The Levi Strauss Foundation was founded in 1952 and works to advance the human rights and well being of people living in the developing world by tackling important social issues such as HIV/AIDS, workers’ rights, and asset building. The independent and private organization bases its mission on the Levi Strauss & Co. company values, which are originality, integrity, empathy and courage.

The Levi Strauss Foundation works to change the course of the global HIV/AIDS pandemic as one of its main goals. In fact, in 1982 the organization was the first U.S. corporate foundation to bring awareness to the epidemic of HIV/AIDS. Since then, it has raised about $45 million for service organizations that deal with the disease in over 40 countries worldwide. By addressing HIV/AIDS as a human rights issue, the Levi Strauss Foundation has been able to provide assistance to people affected by the disease, as well as funding risk-reduction education for populations that are at high risk to contract it.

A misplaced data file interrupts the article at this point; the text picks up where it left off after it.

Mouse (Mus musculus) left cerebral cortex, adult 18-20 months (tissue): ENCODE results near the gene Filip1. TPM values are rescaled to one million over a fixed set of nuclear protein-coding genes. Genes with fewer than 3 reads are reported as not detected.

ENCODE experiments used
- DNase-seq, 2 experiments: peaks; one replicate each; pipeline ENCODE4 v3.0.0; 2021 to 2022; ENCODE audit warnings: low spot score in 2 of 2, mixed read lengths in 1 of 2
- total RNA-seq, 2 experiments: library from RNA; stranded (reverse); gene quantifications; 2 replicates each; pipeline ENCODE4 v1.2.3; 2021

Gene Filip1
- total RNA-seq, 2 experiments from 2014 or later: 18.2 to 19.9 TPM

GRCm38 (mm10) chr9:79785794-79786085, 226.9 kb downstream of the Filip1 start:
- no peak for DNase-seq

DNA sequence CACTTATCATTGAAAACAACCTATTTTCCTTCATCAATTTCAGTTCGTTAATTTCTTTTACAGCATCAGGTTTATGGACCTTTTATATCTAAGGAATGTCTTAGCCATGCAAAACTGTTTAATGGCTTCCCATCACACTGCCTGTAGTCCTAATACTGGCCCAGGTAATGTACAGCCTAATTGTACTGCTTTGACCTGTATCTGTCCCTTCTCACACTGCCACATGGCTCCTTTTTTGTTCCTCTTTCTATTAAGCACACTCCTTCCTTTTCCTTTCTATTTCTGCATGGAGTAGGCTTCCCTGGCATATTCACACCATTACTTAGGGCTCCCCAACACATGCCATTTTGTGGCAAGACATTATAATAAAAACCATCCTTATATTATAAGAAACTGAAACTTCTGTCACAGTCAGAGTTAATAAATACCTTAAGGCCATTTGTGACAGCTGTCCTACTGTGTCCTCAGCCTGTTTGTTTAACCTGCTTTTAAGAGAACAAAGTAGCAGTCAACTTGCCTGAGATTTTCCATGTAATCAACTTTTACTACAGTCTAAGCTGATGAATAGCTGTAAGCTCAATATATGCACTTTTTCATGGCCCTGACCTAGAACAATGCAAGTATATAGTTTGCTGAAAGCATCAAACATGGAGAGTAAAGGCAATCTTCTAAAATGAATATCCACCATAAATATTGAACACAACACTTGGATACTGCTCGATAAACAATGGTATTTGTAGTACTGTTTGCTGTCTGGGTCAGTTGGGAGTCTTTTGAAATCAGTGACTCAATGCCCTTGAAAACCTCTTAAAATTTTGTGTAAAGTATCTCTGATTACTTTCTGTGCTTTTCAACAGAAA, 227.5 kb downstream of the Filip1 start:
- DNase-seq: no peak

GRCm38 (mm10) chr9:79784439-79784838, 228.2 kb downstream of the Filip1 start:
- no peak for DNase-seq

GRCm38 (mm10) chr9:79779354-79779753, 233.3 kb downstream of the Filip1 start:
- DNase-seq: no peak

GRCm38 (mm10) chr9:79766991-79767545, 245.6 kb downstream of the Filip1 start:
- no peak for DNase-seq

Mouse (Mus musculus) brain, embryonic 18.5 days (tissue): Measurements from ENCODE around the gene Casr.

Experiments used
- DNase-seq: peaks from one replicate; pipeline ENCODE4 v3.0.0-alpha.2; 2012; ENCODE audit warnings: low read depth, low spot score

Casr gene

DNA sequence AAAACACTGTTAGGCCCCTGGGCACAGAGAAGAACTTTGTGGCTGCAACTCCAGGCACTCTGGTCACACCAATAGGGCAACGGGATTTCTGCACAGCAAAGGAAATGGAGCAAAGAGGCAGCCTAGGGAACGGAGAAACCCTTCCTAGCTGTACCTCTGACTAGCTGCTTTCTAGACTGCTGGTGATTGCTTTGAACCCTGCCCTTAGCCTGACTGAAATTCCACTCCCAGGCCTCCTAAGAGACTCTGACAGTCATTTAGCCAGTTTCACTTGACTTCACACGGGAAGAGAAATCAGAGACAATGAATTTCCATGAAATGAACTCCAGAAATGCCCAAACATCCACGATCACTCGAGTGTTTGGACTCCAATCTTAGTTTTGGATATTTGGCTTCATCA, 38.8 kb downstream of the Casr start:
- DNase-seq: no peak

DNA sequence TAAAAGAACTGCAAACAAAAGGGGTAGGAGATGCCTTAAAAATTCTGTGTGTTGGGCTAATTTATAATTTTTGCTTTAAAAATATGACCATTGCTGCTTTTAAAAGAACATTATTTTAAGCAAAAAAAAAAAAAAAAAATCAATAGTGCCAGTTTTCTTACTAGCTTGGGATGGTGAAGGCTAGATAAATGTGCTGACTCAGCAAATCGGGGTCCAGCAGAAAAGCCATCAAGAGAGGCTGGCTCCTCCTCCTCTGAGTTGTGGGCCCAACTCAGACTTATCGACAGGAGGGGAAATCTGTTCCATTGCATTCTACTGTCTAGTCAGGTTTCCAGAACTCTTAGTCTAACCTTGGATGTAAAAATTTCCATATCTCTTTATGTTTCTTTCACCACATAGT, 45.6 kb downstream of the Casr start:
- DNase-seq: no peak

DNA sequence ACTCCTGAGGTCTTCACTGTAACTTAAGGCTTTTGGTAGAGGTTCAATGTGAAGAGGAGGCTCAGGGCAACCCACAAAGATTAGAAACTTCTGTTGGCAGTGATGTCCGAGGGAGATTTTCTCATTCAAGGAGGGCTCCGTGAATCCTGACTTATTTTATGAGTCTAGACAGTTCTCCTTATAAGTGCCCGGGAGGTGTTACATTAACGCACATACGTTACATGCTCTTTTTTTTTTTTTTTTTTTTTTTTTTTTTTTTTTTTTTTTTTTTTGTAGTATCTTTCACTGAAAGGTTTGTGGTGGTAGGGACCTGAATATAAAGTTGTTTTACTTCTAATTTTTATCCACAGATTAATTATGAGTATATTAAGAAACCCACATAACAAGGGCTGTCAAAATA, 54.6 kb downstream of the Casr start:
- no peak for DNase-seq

Additionally, the organization works to improve workers’ rights in the apparel and textile businesses by funding programs that educate workers and factory managers on labour rights and responsibilities, as well as improving the health of workers. The Levi Strauss Foundation also holds asset-building workshops for workers so that they can learn how to save for long-term goals and eventually break the poverty cycle. The organization also provides factory-level dispute settlement procedures and legal aid to workers, should they need it.